Introducing “AI: Adventures in Ideas,” a New Blog Series from Sudhir Venkatesh. Episode 1: Going Solo – Freakonomics Freakonomics

This is the first installment of a new Freakonomics.com feature from Sudhir Venkatesh. Each AI: Adventures in Ideas post will showcase new research, writing, or ideas. A new book is garnering significant attention. In Going Solo, Eric Klinenberg, a sociologist at NYU, looks at a growing trend in contemporary adulthood: living alone. How we live, Klinenberg argues, is shifting, and it could be one of the most important developments of the last half-century.

Source: Introducing “AI: Adventures in Ideas,” a New Blog Series from Sudhir Venkatesh. Episode 1: Going Solo – Freakonomics Freakonomics

 

If someone has their own apartment all on their own, but they see the same group of friends 3 to 5 days a week, are they really living alone?

The Prius Driver’s Conundrum – Freakonomics Freakonomics

For a singularly grim, if fiercely literary, assessment of the earth’s environmental fate, the grizzled wisdom of Cormac McCarthy is always there to deliver the dark pronouncement that we’re flat-out doomed.

reminding environmentally conscientious consumers how easily virtuous intentions can be trumped by negative and unexpected outcomes

Source: The Prius Driver’s Conundrum – Freakonomics Freakonomics

Lessig’s One Way Forward / Boing Boing

At the core of Lessig’s reasonable manifesto is the corrupting influence of money in politics, a corruption that predates the notorious Citizens United Supreme Court case. Lessig ascribes to this corruption the outrage that mobilizes both Occupy and the Tea Party, and he believes that the corruption can’t be ended until both the left and right realize that though they don’t have a common goal, they do share a common enemy, and unite to defeat it.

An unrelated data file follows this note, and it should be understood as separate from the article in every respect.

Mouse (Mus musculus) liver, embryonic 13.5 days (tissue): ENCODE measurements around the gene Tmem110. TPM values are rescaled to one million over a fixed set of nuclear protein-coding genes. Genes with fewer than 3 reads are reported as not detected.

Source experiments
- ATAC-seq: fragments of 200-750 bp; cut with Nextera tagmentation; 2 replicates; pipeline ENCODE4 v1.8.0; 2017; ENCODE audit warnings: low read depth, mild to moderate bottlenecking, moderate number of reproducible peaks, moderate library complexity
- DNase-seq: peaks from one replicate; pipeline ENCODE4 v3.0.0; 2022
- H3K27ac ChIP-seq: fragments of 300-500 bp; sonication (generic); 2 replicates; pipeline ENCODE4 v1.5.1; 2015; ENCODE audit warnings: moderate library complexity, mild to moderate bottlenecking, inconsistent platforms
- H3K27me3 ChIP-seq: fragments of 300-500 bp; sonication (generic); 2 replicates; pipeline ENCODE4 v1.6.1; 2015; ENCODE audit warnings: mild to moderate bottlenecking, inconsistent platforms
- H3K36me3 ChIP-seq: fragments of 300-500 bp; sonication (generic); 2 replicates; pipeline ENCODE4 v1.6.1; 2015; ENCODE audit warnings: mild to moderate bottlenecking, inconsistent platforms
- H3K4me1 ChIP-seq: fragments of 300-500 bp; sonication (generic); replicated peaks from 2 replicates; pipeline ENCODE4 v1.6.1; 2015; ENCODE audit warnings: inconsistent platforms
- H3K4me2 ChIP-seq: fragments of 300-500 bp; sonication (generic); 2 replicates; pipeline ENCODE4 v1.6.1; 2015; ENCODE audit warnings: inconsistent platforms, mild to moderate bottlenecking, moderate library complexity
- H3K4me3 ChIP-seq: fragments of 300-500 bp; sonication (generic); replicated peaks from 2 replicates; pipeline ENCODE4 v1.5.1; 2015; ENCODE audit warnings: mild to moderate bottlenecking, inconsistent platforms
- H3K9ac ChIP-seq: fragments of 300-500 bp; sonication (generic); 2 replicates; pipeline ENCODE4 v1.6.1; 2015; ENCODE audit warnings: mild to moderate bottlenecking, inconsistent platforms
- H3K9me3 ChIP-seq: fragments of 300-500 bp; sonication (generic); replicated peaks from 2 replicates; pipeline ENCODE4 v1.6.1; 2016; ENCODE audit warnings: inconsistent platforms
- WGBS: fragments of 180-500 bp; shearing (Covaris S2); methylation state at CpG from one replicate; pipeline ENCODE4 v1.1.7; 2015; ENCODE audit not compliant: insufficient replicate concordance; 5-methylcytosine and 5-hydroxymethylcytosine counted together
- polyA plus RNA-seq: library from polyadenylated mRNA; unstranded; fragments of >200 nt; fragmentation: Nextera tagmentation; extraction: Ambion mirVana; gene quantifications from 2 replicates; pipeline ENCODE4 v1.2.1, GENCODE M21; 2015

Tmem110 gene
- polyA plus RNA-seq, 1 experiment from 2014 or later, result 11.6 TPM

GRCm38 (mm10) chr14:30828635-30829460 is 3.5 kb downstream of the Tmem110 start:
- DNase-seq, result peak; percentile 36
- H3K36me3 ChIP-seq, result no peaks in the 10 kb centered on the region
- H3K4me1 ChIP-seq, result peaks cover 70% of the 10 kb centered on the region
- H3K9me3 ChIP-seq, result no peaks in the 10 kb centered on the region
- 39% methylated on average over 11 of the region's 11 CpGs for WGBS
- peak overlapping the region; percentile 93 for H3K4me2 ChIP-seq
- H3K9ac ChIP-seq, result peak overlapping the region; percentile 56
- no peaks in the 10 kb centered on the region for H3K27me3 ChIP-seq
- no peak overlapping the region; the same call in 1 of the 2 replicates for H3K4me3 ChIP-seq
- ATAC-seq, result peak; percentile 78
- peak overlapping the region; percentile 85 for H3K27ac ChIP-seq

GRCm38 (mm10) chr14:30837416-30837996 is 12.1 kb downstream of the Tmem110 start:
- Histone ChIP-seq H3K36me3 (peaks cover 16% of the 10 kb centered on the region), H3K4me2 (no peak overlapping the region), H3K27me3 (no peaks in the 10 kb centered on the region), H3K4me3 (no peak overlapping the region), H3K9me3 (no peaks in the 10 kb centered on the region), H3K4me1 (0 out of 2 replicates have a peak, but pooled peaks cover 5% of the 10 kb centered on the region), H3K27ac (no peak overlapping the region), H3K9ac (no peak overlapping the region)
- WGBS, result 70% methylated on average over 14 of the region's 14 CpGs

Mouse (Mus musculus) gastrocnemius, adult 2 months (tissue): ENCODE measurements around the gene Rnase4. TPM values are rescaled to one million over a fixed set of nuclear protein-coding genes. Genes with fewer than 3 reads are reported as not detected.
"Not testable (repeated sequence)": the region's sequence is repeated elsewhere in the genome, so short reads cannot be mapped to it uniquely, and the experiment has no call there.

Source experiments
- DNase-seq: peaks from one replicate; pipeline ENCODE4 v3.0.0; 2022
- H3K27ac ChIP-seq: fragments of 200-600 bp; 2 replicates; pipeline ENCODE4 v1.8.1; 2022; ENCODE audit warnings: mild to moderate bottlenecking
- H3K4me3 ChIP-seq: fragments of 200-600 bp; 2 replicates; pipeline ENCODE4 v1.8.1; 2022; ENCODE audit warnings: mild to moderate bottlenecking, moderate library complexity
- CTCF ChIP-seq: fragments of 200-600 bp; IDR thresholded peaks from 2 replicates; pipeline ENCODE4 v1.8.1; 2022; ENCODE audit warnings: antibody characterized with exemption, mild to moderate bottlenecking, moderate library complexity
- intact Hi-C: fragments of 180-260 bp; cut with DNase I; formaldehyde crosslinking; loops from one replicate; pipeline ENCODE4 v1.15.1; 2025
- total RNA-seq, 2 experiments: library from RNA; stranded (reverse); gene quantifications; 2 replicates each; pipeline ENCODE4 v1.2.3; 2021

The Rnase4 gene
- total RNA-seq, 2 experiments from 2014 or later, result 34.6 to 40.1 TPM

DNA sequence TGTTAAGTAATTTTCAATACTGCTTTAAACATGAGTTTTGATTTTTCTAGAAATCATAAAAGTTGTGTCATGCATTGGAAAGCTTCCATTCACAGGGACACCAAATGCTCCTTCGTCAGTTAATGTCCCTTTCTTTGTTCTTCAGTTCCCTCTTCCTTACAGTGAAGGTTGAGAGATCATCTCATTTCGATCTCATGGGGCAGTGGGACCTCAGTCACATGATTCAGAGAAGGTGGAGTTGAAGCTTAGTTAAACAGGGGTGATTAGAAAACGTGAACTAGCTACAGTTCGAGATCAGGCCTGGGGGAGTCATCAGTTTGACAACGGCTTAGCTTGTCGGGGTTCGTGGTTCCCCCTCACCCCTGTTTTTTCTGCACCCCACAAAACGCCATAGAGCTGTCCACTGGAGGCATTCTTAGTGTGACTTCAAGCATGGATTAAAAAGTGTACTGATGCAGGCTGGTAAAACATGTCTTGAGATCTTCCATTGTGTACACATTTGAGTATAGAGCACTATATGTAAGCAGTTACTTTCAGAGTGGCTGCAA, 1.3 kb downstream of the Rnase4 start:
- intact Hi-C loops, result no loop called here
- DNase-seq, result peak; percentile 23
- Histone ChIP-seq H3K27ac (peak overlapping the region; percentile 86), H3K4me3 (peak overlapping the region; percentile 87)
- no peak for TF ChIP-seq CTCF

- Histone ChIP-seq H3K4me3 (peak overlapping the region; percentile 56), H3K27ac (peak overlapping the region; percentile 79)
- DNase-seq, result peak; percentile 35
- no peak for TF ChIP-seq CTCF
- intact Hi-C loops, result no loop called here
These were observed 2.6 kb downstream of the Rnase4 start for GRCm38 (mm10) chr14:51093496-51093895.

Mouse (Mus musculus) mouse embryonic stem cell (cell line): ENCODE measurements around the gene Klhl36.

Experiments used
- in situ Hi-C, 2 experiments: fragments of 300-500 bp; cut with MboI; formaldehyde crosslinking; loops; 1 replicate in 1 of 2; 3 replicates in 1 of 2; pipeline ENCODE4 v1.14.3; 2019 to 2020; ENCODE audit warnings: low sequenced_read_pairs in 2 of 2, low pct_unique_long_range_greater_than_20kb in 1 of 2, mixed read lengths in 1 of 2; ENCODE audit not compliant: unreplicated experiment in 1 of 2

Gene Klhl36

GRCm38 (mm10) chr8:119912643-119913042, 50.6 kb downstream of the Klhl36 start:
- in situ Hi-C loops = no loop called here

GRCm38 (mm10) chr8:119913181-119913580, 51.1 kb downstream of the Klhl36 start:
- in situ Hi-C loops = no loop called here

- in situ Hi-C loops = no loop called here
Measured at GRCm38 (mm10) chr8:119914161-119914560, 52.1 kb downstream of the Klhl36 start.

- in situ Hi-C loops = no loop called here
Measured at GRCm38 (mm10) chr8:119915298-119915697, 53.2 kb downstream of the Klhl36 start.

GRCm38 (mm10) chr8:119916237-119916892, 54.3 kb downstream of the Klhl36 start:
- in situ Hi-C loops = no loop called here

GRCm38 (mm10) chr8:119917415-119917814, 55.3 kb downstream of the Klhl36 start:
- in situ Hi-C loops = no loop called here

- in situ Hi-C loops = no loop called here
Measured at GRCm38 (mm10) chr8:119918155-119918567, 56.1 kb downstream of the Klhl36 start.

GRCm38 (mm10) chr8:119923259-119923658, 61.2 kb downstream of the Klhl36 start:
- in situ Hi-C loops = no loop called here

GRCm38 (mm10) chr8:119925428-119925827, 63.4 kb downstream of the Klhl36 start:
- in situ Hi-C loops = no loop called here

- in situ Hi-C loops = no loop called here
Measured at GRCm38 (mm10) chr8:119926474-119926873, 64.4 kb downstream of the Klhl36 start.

Source: Lessig’s One Way Forward / Boing Boing

Stephen Coleman: Non-lethal weapons, a moral hazard? | TED Talk | TED.com

Pepper spray, tasers, tear gas, rubber bullets — these “non-lethal” weapons are being used by more and more local police forces, as well as military forces brought in to control civilian crowds and other situations. Despite their name, non-lethal weapons have been known to cause deaths … and as Stephen Coleman suggests, there are other, more insidious hazards as well. He explores the complex ethics — and the unexpected consequences — of using non-lethal weapons to control civilians.

Source: Stephen Coleman: Non-lethal weapons, a moral hazard? | TED Talk | TED.com

Why I’d Rather Shoot Myself in the Head than Ever Own a Home Again – Freakonomics Freakonomics

Many people have said to me in the past month, “I’m going to buy a home.” Or, “What do you think of the idea of me buying a home?” I like the second batch of people. They are my friends and it seems like they are sincerely asking for my advice. And I’m going to give it to them. Whether they meant it or not.

Source: Why I’d Rather Shoot Myself in the Head than Ever Own a Home Again – Freakonomics Freakonomics

Original: Why I Am Never Going to Own a Home Again – Altucher Confidential